For many Democrats, Joe Biden was not their first choice out of a crowded field in 2020. But as he emerged the nominee, voters responded to his promises of putting the country back on track and saw him as a steady hand at the wheel after four years of chaos.
Cut to 18 months after he took office and Biden’s approval numbers were abysmal. Fairly or not, the president is a victim of overpromising and under delivering, of rising global inflation and high gas prices, and of a persistent malaise compounded by years of pandemic anxiety, a recalcitrant Congress and the war in Ukraine.
With the fall midterm election approaching — and control of Congress in the balance — Biden deserves praise for what he has been able to accomplish, even as the road ahead continues to be rife with challenges at home and abroad.
As Biden is judged, it is always useful to remind voters that Americans elect a president, not a miracle worker. It is too easy to forget the mess he inherited. Yet there’s a hint of divine intervention in what seems to be an overnight change in his political fortunes.
Gas prices have dropped steadily for more than a month and Congress recently passed bipartisan legislation to invest billions to address the global semiconductor shortage that has helped fuel inflation. More critically, U.S. Sen. Joe Manchin, D-W.Va., whose efforts scuttled Biden’s signature Build Back Better legislation, agreed to a deal that will allow the president to fulfill some of his campaign promises through the newly minted Inflation Reduction Act.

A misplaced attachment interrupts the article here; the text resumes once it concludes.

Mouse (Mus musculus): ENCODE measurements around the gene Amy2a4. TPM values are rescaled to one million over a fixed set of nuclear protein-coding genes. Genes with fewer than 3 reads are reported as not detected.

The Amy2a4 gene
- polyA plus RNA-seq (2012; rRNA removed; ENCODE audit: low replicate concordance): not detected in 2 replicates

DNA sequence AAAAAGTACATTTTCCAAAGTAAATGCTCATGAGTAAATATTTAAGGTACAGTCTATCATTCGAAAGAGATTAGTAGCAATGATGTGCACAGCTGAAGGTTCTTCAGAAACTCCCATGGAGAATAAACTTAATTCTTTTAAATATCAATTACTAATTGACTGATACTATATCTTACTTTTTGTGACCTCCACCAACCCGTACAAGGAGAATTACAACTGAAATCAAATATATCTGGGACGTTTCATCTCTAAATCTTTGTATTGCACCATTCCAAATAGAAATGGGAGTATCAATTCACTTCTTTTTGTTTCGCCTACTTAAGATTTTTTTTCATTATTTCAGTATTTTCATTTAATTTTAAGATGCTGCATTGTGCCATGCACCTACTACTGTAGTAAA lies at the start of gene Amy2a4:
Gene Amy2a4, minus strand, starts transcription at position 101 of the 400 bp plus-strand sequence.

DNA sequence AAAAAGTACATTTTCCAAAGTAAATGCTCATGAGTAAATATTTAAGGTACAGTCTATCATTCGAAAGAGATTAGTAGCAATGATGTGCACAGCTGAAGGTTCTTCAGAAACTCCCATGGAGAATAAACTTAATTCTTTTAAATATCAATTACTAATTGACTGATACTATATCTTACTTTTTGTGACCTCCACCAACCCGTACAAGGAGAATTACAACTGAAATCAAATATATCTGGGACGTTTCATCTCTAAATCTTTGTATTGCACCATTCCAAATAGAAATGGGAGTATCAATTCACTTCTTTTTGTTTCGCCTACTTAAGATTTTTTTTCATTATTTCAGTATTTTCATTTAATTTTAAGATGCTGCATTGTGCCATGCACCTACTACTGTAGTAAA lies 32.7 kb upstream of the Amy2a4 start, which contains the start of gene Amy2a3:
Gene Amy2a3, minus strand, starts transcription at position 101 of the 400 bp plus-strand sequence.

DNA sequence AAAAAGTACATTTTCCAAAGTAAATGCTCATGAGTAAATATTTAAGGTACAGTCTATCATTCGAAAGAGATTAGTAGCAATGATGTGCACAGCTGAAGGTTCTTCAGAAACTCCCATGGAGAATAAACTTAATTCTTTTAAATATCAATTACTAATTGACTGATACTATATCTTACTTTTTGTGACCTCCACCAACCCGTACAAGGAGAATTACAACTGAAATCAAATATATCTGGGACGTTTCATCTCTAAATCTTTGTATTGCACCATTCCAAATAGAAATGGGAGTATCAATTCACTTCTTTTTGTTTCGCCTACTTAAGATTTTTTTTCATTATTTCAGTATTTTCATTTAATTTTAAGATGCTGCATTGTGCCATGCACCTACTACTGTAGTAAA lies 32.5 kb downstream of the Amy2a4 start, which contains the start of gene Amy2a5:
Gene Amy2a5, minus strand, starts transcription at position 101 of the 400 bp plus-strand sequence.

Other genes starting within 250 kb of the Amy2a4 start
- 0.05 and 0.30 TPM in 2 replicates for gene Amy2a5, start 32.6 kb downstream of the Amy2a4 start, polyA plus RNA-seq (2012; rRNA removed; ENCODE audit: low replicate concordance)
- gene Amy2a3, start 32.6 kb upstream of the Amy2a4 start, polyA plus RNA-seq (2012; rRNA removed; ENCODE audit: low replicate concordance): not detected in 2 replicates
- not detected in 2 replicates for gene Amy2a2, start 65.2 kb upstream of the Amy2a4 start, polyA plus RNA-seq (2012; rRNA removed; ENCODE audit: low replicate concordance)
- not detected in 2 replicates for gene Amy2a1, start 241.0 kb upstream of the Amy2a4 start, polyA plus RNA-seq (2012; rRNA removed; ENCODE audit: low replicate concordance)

“The work of the government can be slow and frustrating and sometimes even infuriating,” Biden said after the deal was announced. “Then the hard work of hours and days and months from people who refuse to give up pays off. History is made. Lives are changed.”
If the Democrats manage to keep it together, the re-imagined remains of Build Back Better may not match the impact of that ambitious piece of legislation, but lives will be changed for the better.
On climate, the bill — which is heavy with incentives rather than requirements — offers tax credits for electric vehicles and energy efficient homes, helps utilities speed their efforts to switch to cleaner energy sources, and prioritizes American manufacturing in green technologies. Early projections by Energy Innovation, a nonpartisan climate policy think tank, find the bill will significantly reduce greenhouse gas emissions.
The deal also includes long-delayed prescription drug price reform that would curtail drug company profiteering, an extension of the Affordable Care Act subsidies used by millions of Americans and the creation of a 15% corporate minimum tax rate on companies with at least $1 billion in income.
Biden also deserves credit for effectively leading the allied response to Russia’s invasion of Ukraine, as well as the $1 trillion infrastructure bill that will revitalize outdated roads, bridges, waterways and transit systems.
Make no mistake, Biden faltered at times, unable to effectively communicate his wins or explain his losses. The withdrawal from Afghanistan was poorly executed, and the administration did not react quickly enough to growing inflation. His list of unkept promises remains long, including action on immigration, housing costs, college debt and child care.
Although he is far from the doddering figurehead that some on the right see, Biden’s age remains an issue. He will be 80 on Election Day 2024 and whether he can effectively serve another term is a discussion worth having.
In the meantime, the president has earned the right to celebrate some much-needed victories. Especially, because when it comes to his policy priorities, a win for Biden is a win for all Americans.